(events of April 29-May 9, 2011, during trip interruption due to Cathy’s emergency eye surgery) written June 1
My eyes, not just the one which had the Trabeculectomy, became increasingly sensitive to light as the week after Easter went on. I figured that this was just part of the healing and toughed it out. The plan was for me to fly to Los Angeles and see Dr. Law on Friday. This was to be my final post-op visit. Meanwhile, Larry would drive to Turtle Farm, our place in northern Minnesota. There we would spend 2+ weeks doing spring opening tasks and simply relaxing prior to resuming our trip in Bangkok.
That was not to be. When I got to the doctor’s office, my pressure was down to 1. I basically had a “flat” in my eye ball. Since the previous week’s lasering of the suture, too much optic fluid was escaping through my “bleb,” the surgically installed eyeball drain that replaced my malfunctioning original equipment. In totally non-medical terms, Dr. Law pumped a can of “Fix-A-Flat” into my right eye. For you non-motorcyclists, Fix-A-Flat is stuff that you pump into a flat tire to return it to normal pressure until you can get a permanent repair. He took a syringe and injected synthetic optic fluid right through the front of my eyeball.
Instead of this being my final appointment at UCLA, I had to return Monday morning. In tears, I called Larry to tell him the bad news. Logic would indicate that I should have stayed in LA over the weekend. My heart knew that I needed to be with family. Since Larry was not scheduled to arrive at Turtle Farm until Saturday night, my parents were planning to pick me up at the airport. They did, then took me home with them. At 55, I’m blessed to have loving, caring parents that will still look after their little girl. I ate up their attention and affection.
My 44 hour trip to MN was well worth it psychologically. Excruciating eye pain associated with light returned in full force so I was actually happy that I would be seeing the doctor again so soon. With my battery recharged, I flew back to LA.
Monday’s appointment again showed pressure of 1 in my bad eye. More Fix-A-Flat. Knowing now that this would not be a quick trip, Larry was on the next plane to Los Angeles to be by my side. For five straight days, I saw the doctor. My light sensitivity was so great that I needed two pair of sunglasses to watch a movie in a dark theatre. Fortunately, as the week progressed, so did my eye pressure. The corner had been turned.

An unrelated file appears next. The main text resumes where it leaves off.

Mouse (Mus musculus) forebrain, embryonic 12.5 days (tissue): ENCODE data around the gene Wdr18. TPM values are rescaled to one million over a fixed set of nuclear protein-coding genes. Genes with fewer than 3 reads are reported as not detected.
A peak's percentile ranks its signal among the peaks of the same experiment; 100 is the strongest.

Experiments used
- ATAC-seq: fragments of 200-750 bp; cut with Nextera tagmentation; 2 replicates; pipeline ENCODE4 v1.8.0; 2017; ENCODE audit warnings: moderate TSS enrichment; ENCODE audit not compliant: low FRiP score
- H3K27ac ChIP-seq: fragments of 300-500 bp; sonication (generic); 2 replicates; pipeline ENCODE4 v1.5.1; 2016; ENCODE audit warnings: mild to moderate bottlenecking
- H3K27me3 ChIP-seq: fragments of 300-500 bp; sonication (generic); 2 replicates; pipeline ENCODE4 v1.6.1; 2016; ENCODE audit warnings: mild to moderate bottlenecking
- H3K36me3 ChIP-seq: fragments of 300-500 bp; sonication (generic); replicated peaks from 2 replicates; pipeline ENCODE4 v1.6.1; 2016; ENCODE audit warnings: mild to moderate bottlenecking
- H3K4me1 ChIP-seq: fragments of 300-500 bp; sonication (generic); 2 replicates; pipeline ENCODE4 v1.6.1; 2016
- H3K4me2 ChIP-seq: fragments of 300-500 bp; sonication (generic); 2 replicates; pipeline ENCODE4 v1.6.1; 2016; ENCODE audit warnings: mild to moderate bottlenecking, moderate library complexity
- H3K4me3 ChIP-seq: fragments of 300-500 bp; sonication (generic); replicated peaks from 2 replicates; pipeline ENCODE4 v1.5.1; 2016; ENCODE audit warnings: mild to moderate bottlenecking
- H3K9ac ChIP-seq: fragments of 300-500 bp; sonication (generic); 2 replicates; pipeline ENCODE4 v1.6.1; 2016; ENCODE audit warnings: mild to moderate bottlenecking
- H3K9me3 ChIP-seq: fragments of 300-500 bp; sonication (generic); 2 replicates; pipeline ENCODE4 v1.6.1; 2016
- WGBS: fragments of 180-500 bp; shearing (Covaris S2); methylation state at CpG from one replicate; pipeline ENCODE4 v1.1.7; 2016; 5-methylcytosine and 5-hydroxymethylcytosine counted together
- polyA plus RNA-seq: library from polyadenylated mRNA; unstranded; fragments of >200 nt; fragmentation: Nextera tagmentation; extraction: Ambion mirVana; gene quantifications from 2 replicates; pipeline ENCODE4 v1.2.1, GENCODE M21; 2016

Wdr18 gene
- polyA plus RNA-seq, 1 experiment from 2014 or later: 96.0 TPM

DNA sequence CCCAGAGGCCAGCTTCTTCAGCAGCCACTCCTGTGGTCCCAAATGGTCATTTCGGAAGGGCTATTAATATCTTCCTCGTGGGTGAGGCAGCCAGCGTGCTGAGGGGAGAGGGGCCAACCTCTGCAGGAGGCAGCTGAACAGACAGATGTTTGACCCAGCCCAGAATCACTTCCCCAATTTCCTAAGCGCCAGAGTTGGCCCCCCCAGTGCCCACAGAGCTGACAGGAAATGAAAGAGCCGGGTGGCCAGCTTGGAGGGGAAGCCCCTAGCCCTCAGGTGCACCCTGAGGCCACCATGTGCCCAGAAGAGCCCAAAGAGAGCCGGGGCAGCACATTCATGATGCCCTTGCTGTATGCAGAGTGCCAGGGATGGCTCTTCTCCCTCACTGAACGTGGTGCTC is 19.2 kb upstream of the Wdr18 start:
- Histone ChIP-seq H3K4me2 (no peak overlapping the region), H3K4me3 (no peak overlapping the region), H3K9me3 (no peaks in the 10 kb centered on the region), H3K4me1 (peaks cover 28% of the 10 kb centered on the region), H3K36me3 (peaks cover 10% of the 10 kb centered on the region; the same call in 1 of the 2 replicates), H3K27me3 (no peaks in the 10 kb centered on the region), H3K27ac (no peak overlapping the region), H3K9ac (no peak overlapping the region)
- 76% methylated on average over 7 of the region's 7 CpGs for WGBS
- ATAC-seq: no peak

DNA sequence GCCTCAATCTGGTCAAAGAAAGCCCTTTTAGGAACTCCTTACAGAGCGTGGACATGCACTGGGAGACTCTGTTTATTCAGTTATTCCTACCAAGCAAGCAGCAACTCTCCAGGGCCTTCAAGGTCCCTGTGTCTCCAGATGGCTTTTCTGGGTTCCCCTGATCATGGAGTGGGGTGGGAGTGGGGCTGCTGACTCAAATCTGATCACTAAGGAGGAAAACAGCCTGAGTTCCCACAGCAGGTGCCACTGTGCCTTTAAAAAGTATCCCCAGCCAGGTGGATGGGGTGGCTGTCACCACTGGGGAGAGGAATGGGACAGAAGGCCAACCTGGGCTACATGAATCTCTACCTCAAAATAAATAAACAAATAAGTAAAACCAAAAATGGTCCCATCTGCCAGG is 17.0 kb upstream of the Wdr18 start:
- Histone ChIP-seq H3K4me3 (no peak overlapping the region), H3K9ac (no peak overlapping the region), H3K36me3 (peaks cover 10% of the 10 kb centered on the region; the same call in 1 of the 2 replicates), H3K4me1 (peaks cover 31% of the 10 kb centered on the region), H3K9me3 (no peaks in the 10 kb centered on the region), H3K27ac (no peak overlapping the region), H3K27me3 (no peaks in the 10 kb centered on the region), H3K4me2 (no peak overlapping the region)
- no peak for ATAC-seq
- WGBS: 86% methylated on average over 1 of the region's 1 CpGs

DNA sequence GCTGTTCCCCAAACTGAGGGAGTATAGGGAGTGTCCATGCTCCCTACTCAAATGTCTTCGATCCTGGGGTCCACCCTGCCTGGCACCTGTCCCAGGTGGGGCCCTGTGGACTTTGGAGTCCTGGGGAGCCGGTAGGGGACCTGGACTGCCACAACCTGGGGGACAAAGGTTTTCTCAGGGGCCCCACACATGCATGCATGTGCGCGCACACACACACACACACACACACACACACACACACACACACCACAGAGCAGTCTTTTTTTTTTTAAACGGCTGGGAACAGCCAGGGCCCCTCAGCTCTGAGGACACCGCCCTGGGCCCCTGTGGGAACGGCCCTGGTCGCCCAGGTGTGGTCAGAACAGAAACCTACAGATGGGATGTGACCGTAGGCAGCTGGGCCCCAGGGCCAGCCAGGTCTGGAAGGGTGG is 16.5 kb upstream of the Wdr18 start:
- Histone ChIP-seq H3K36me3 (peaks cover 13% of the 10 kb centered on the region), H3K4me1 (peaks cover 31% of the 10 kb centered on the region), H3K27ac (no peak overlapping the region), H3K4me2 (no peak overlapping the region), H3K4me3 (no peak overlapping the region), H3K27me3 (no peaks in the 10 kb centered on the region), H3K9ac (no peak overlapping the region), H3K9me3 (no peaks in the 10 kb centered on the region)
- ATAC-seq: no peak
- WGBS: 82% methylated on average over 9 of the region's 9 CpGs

As wonderful as UCLA Medical Center is, I was so sick of the hospital environment that we drove north of LA for the weekend. In honor of our travel companions touring Australia, we dined at Outback Steak House. After noticing the exit for the Ronald Reagan Presidential Library, we toured it and took a picture in the replica of the Oval Office which Larry had visited when Reagan was President in 1985. It’s a fabulous museum on a lovely hill top. The recently retired Air Force One is housed there as well and was part of the tour.
Next we noticed signs for Camarillo. Dennis Cohea, a motorcycle friend I met in the 1990s, and his wife, Carol, live in Camarillo. They had come to Georgia for our wedding and we had not seen them since. We called and Dennis was home. A great afternoon of visiting was capped off by sharing dinner after Carol came home from work. She’s the Marketing Manager for the Ronald Reagan Presidential Library! Small world.
I felt much better throughout the weekend. Monday’s pressure test confirmed why: my pressure was now in the normal range. Dr. Law assured me that my brain will adapt to my new vision reality (one useful eye), signed a release for me to return to the Discover Our Earth Expedition and wished us well. Thank you, Dr. Law.
29-April Los Angeles – again
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